Lizzie Bennet | Samoa | Post 5
Ni sa bula!
We left the country for the last time, until we leave for good. Our excursion, this time, was to the extraordinarily beautiful and diverse country of Fiji. Fiji is comprised of over 300 islands, many of which are uninhabited. The main island, Viti Levu (Greater Fiji) is where most of the population and economic activity takes place. We spent most of our time there. Our group took a hop, a skip, and a jump over the 180th meridian to Suva, the bustling capital of Fiji. Although Suva is a relatively small city as far as capitals go, it is considered to be the most cosmopolitan, bustling city in all of the island Pacific. I had forgotten what it’s like to be in a big, busy town, so being in Suva was a bit overwhelming. What’s interesting about Suva, and Fiji in general is how diverse it is- after Fiji was ceded to the British empire in the late 1800s, the British administrators brought over people from India as indentured servants to work the sugarcane fields. The Indo-Fijians make up about half of the population, and the other half is mostly Indigenous Fijians, Rotumans (Rotuma is an island about two hundred miles away from Viti Levu, and is populated by a culturally, linguistically, and ethnically distinct group of people.), Chinese, and people from all over the Pacific. Suva has great food, friendly people, and overlooks a mountain range across the bay!
After two nights in Suva, we took a ferry to Ovalau Island, east of Viti Levu. Ovalau is where the first colonial capital, Levuka, is located. Levuka is where Fiji was ceded to the British, and was the capital for three years, until the capital was moved to Suva. Because of a lack of economic development on that side of Ovalau, there was no need to demolish the old buildings. In 2013, Levuka was made a UNESCO world heritage site. This development has increased tourist traffic to Levuka, and it seemed that everywhere I turned was a sandles-and-socks bedecked tourist. Levuka is a beautiful little town, nestled along the shore of the gentle sea, at the foot of high, rocky mountains. A few days after our arrival in Levuka, we went to visit Tokou, a small village a few kilometers south of town. We were greeted with a kava ceremony and conversation with the chief and the rest of the villagers. Kava is a ceremonial beverage made from the roots of a pepper plant, and when consumed, relaxes you and makes your tongue numb. After that, we were escorted around the village, seeing the primary school, the church, and the meeting house. The villagers were super nice and so willing to welcome us into our homes. It was awesome.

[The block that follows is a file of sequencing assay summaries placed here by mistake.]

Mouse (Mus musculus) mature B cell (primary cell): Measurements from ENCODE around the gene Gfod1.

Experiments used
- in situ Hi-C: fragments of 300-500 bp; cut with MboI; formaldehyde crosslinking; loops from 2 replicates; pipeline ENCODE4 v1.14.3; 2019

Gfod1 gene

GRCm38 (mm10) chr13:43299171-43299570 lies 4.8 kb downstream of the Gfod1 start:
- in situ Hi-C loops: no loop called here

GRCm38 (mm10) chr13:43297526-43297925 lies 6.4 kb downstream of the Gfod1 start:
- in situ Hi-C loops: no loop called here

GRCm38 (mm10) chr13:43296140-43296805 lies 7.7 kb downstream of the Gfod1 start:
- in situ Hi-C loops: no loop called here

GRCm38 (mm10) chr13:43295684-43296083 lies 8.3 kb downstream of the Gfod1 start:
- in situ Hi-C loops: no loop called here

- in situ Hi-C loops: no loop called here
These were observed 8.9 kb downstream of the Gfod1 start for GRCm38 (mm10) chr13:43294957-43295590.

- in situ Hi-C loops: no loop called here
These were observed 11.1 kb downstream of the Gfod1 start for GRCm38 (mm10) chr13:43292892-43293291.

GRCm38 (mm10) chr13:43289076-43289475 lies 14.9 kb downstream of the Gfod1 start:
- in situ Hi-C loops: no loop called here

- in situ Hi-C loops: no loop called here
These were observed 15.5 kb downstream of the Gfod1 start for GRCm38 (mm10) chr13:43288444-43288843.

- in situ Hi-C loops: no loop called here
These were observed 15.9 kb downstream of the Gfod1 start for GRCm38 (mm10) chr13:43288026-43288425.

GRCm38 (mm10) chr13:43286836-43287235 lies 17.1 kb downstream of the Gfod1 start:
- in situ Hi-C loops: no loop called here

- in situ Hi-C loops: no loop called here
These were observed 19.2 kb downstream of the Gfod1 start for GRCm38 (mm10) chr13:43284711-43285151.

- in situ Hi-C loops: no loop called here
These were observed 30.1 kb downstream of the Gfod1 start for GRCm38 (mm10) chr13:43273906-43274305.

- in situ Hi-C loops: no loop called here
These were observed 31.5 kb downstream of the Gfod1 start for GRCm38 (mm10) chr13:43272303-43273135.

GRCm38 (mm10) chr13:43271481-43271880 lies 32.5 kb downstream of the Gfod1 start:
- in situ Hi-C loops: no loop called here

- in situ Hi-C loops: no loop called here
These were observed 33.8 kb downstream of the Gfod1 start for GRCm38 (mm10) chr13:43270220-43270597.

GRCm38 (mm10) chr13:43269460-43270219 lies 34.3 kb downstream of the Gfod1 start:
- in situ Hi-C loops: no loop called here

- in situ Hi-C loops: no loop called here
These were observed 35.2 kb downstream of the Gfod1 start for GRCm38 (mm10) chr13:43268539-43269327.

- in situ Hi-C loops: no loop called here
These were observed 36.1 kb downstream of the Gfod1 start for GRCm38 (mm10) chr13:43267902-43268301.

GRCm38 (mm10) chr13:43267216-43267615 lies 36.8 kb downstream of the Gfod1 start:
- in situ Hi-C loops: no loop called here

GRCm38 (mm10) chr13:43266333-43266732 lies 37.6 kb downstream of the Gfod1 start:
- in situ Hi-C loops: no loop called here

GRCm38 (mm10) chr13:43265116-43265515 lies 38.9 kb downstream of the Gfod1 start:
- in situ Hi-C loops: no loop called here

A few days later, took the ferry again to the northern side of Fiji, where we stayed with a faith-based NGO called Compassion for Fiji Children. The NGO has spaces for families to live in case they become homeless. The spaces to live are safe, clean, and the families are given opportunities to work until they get back on their feet. At the moment, there were no families living there, save for the family that runs the NGO. After one night there, we drove to Nadi, the tourist hub of Fiji, where the main international airport is. On the way, we drove through the interior of Fiji. Did you ever think that Fiji could be scrubby and dry, almost like a mountainous savanna? I sure didn’t! Also, we spent a whole week in Fiji and didn’t go to the beach once. What??
Fiji is amazing, and I feel like I was there for too short of a time. Hopefully, I can come back and experience it at a more leisurely place. Maybe, just maybe, I’ll be able to go to the beach.
Ni sa moce!